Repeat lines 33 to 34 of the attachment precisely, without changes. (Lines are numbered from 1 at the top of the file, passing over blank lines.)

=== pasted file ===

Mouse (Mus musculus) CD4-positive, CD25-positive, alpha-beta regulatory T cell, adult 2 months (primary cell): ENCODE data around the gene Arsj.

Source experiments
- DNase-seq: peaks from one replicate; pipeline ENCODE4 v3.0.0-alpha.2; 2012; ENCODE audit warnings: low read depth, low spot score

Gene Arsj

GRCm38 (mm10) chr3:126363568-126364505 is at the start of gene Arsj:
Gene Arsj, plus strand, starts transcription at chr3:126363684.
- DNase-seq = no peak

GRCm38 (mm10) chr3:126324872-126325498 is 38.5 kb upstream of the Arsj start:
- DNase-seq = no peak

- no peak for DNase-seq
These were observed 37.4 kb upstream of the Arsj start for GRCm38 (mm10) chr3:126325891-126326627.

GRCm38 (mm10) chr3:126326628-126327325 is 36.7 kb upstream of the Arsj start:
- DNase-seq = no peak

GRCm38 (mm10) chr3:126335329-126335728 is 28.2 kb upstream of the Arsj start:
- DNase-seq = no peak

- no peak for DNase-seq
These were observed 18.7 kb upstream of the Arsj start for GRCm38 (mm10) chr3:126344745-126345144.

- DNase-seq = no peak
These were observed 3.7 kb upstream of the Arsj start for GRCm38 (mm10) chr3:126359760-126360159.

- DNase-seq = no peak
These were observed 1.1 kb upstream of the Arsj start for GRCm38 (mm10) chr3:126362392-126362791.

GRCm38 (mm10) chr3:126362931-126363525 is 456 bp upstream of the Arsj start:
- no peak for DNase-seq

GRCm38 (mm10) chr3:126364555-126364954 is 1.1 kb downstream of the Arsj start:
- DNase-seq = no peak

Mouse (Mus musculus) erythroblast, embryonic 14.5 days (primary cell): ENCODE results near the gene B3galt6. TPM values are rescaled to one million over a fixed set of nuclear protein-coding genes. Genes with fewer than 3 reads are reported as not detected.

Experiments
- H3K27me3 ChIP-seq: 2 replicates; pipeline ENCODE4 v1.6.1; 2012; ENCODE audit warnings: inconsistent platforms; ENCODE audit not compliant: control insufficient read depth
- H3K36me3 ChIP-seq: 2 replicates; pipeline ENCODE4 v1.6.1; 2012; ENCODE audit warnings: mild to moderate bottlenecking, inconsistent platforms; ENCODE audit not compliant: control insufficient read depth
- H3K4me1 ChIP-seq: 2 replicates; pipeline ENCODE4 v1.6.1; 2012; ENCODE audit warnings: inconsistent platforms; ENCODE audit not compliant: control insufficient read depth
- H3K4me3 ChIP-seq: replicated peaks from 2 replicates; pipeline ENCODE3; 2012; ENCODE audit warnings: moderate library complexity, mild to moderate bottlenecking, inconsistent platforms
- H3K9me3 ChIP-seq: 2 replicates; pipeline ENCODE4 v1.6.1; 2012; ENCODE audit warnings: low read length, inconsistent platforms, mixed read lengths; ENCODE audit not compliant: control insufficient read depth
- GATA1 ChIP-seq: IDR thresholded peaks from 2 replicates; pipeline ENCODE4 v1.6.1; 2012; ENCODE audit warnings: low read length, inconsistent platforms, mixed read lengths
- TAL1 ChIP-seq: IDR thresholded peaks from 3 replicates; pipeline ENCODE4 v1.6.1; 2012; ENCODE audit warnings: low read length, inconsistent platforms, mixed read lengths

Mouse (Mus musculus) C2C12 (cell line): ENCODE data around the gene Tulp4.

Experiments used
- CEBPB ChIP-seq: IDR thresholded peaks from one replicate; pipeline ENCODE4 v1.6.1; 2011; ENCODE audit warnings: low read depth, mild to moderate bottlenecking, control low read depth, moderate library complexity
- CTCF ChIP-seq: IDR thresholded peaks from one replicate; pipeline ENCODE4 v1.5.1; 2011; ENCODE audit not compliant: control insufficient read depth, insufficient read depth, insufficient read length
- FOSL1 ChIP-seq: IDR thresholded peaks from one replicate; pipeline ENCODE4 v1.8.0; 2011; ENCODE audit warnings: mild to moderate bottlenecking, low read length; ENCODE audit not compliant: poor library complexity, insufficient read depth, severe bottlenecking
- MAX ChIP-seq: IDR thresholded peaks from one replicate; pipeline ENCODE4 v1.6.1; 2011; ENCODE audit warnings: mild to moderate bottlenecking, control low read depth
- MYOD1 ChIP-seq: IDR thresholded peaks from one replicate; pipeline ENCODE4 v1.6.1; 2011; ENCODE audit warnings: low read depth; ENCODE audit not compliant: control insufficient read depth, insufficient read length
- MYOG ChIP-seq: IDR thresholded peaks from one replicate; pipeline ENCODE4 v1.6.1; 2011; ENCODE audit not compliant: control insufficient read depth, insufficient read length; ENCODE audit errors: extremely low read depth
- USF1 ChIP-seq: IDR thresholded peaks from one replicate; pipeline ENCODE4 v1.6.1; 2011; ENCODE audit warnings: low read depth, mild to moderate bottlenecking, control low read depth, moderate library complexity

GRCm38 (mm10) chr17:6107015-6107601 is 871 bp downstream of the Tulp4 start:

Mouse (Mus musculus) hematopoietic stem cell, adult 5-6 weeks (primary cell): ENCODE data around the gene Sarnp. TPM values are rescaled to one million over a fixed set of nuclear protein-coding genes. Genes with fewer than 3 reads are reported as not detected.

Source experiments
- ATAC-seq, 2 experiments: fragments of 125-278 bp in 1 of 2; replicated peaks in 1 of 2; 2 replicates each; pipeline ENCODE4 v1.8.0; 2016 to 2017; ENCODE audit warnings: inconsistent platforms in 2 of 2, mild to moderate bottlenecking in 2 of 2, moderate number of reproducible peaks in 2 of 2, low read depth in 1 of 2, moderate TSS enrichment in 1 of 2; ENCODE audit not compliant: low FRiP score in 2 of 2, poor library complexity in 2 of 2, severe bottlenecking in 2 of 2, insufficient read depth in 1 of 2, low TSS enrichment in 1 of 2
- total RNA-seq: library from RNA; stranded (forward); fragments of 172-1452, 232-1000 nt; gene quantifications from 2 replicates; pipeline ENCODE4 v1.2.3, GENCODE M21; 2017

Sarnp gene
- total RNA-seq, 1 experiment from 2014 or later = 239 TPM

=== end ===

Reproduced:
- GATA1 ChIP-seq: IDR thresholded peaks from 2 replicates; pipeline ENCODE4 v1.6.1; 2012; ENCODE audit warnings: low read length, inconsistent platforms, mixed read lengths
- TAL1 ChIP-seq: IDR thresholded peaks from 3 replicates; pipeline ENCODE4 v1.6.1; 2012; ENCODE audit warnings: low read length, inconsistent platforms, mixed read lengths